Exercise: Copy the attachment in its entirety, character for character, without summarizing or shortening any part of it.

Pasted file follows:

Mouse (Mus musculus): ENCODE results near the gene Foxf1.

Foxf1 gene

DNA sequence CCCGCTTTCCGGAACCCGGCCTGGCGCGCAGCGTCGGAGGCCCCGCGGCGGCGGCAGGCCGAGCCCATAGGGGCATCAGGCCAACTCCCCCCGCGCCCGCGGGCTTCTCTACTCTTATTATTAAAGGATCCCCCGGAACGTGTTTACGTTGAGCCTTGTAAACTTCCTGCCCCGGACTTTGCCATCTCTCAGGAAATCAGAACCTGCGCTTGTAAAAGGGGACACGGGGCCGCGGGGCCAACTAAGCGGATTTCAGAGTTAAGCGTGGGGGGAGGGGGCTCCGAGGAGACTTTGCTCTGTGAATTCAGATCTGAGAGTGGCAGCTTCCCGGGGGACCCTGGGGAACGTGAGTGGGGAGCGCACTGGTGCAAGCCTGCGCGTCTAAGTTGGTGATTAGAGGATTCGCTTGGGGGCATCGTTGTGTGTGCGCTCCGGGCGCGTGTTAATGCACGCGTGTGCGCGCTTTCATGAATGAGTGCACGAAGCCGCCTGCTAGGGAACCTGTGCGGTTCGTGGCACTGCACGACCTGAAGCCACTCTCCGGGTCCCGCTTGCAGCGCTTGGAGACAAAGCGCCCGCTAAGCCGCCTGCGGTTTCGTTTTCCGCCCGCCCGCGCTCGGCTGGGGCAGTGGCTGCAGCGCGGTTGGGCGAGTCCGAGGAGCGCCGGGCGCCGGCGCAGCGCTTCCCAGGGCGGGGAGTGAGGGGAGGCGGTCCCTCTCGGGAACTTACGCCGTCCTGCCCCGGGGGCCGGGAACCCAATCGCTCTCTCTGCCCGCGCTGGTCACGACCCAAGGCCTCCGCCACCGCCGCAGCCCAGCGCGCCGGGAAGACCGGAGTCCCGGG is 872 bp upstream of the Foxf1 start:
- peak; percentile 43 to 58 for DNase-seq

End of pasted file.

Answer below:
Mouse (Mus musculus): ENCODE results near the gene Foxf1.

Foxf1 gene

DNA sequence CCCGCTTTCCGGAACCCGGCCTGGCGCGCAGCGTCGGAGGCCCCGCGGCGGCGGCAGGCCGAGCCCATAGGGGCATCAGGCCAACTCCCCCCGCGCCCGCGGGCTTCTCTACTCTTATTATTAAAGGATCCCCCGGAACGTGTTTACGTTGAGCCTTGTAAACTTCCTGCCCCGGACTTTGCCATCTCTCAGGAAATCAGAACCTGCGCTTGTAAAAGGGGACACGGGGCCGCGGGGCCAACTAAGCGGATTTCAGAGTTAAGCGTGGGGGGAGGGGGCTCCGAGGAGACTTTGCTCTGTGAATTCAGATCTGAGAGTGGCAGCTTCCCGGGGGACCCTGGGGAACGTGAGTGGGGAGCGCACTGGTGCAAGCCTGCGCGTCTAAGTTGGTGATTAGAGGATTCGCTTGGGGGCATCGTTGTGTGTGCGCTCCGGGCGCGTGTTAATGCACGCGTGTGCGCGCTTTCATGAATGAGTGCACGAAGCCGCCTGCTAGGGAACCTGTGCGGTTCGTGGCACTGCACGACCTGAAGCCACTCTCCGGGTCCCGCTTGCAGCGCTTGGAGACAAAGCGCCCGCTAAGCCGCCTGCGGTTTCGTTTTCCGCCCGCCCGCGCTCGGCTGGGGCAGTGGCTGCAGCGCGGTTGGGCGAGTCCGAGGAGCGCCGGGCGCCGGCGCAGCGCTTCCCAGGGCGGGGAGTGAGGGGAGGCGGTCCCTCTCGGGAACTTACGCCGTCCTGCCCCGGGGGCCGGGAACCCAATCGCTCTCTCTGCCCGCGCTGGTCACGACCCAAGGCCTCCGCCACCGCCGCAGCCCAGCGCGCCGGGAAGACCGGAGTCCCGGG is 872 bp upstream of the Foxf1 start:
- peak; percentile 43 to 58 for DNase-seq